I’m going to start by saying that the first part (and majority) of this post will be negative. Not the whole thing, but you’ve been warned.
With the introduction of the Razor view engine today and the subsequent very expected questioning and praise, I’m feeling the same way I do about so many releases that Microsoft has made since I’ve been a .Net developer:
At best, a little pissed off. But let’s get to that later.
Let’s start with Razor. High level, is it:
- New? Check.
- Different? A little bit.
- Ground breaking? No.
- Revolutionary? Not even close.
Let’s start way back on January 5, 2002. Love it or hate it, Microsoft introduced ASP.Net Webforms. Whether you agree with it’s methodology or not, you can’t deny that it was:
In fact, it was so revolutionary, that it took until March 17, 2009 before they even released the ASP.Net MVC framework that acknowledged there was another point of view on web development. Now was ASP.Net MVC:
everyone the pure MS developers were finally being enlightened on what web development could be like. And we were supposed to be grateful. Grateful that literally years after other developers figured it out, MS did. Java got struts in 2000. Ruby got Rails in 2005. There’s numerous others, but to finally get to the subject of my annoyance:
WHAT IN THE F@%& TOOK MICROSOFT SO LONG?
Yet another leap forward…. at least for the Microsoft world. How does it stack up:
- New? Nope.
- Different? A little.
- Ground Breaking? Maybe if you include the .Net Integration.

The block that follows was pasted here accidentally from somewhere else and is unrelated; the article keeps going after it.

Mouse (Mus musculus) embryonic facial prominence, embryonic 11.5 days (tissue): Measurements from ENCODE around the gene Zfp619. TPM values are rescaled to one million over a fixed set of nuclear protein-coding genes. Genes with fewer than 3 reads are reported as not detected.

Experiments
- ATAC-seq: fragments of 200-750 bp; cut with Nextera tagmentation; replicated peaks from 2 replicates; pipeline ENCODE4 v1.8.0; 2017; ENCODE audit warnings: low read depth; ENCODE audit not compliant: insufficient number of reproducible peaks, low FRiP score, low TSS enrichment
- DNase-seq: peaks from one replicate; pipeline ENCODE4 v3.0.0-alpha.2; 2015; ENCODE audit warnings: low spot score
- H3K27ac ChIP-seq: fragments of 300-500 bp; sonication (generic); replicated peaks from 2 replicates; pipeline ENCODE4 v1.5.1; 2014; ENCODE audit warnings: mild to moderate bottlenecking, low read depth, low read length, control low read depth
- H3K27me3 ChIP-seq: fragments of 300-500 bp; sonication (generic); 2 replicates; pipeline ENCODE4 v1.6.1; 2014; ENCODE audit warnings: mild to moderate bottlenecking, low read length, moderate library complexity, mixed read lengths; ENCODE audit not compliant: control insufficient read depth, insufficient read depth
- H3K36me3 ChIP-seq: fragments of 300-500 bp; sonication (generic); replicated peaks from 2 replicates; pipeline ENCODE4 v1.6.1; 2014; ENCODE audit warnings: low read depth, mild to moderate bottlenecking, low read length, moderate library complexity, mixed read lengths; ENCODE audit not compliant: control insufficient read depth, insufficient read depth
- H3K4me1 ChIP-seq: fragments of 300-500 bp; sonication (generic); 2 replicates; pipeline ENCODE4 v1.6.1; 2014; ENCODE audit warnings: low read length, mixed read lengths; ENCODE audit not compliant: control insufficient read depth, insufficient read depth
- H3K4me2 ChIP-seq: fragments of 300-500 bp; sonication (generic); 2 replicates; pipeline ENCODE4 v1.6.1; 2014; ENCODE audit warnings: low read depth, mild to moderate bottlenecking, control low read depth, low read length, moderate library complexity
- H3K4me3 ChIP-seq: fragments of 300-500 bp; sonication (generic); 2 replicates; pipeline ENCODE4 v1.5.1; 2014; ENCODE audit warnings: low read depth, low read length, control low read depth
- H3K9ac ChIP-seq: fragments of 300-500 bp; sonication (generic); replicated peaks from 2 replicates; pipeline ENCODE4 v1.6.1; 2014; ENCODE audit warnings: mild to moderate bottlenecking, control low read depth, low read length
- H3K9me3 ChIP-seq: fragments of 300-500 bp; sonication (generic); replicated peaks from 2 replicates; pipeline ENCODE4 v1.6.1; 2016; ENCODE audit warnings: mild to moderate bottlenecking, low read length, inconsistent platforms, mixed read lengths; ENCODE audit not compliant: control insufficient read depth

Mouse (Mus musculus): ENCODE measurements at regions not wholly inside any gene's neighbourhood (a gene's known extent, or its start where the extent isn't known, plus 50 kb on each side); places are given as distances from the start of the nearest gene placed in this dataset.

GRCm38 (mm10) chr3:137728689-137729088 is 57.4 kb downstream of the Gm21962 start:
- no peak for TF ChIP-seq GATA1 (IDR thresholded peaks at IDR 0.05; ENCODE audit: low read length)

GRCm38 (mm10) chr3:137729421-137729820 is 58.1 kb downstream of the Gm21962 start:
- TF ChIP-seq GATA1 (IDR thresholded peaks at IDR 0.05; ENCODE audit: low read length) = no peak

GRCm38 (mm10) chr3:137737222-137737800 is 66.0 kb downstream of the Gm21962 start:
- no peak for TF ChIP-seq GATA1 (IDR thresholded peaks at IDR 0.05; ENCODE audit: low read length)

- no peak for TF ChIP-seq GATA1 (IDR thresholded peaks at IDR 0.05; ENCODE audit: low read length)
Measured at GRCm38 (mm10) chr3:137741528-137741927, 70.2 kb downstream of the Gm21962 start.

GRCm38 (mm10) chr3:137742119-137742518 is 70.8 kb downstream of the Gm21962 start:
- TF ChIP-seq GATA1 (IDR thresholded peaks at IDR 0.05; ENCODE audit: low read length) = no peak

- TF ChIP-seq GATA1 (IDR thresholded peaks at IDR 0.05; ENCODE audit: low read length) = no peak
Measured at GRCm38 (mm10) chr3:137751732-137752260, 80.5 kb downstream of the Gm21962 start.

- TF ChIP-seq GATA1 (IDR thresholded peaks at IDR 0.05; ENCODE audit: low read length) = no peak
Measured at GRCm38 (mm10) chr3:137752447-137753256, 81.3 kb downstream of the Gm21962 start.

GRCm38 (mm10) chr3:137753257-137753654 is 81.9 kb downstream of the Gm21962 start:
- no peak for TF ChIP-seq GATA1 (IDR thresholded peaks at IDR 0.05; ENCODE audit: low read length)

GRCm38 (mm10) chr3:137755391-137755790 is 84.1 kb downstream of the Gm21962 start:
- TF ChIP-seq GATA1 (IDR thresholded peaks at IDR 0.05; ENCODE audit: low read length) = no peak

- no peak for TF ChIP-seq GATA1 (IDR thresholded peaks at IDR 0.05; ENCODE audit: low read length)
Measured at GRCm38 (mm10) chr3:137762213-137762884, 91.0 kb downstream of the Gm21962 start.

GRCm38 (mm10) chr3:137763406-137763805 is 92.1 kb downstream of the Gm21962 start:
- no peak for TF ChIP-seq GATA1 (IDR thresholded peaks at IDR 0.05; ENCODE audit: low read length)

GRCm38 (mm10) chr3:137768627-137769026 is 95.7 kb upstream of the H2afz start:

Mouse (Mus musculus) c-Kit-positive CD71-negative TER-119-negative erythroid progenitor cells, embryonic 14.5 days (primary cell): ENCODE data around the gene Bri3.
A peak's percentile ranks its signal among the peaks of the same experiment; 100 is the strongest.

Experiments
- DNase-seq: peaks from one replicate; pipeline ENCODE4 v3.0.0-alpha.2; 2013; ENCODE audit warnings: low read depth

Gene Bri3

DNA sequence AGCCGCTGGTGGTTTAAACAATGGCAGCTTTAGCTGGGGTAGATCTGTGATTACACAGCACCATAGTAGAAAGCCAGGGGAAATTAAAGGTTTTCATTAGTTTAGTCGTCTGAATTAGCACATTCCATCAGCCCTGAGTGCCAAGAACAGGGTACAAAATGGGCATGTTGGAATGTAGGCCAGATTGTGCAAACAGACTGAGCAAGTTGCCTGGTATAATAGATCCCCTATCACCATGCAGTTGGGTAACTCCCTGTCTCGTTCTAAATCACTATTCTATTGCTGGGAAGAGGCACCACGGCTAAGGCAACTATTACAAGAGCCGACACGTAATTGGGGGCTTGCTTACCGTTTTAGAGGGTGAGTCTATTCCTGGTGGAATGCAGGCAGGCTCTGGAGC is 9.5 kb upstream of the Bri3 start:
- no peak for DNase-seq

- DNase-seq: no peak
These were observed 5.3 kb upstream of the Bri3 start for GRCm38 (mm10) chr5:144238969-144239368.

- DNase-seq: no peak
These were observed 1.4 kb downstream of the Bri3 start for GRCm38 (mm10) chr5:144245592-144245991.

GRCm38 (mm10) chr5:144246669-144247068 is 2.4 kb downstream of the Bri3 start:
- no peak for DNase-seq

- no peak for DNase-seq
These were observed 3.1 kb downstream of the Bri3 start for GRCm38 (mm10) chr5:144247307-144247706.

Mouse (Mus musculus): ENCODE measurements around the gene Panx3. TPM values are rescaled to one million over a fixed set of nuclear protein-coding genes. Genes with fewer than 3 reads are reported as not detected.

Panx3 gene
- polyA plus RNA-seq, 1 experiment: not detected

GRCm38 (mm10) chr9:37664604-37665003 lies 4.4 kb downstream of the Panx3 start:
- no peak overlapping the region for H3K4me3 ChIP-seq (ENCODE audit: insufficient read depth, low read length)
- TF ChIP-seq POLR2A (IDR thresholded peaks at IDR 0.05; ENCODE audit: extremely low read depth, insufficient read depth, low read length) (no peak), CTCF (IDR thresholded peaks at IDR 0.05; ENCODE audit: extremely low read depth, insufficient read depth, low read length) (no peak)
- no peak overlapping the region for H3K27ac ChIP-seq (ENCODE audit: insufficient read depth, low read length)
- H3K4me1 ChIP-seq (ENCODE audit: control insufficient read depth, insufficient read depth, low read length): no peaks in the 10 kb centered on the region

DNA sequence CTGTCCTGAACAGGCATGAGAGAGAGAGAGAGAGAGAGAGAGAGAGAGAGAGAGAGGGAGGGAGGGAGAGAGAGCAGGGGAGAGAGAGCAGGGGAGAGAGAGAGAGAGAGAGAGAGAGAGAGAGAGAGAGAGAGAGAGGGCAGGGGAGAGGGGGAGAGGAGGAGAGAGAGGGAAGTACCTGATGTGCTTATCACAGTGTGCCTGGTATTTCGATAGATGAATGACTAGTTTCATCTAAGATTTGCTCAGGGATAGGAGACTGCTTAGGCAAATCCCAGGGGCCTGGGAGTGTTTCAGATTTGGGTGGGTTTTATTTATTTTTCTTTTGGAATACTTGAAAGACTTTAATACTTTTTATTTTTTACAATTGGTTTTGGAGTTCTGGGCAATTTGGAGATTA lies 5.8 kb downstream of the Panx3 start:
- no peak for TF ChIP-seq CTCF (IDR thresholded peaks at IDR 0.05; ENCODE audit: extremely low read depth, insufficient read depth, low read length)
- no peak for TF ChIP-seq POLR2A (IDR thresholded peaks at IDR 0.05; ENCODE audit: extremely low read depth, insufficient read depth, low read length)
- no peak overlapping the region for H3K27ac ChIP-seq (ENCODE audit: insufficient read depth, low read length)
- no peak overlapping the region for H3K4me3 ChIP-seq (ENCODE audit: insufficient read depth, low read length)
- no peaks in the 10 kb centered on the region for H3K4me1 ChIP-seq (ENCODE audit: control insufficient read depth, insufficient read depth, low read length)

- Revolutionary? Not at all.
There’s literally hundreds of shells. Microsoft finally got up to creating a real one. Reaching at least as far back as 1971, shells have a long and storied history. Probably the most celebrated of the shells, the Bourne Again Shell (bash) was first released in 1987, and was blowing the Microsoft world out of the water in terms of usability, capability and power from even back in the days of DOS. So why is it that it took until 2006 for Microsoft to take the next step?
The obvious omissions for me are: a real history search and a preserved history. Two of the most beneficial tools in a bash user’s aresenal. Credit where credit is due though: The .Net integration story in powershell is immensely intriguing.
Are you seri-OSS?
Bad pun, I know. But the problem is so bad that the developer community has had to take it upon themselves to solve these problems and innovate themselves. There is too many for me to go into each one so I’m going to short list it:
- Entity Framework vs NHibernate
- MSTest vs NUnit, MBUnit and others
- Unity vs Structure Map, Castle Windsor
- MSBuild vs NAnt
- IIS Express vs WEBrick and Mongrel and the like
And the four point system of New, Different, Ground Breaking and Revolutionary is going to look the same for all these. Even the aforementioned items had OSS precursors (MonoRail vs MVC and cygwin/bash vs Powershell).
So why all the acclaim?
Instead of looking from the outside in, let’s take a look at these from the average Microsoft Developer who never strays from the walled garden. Every single technology mentioned would answer something like: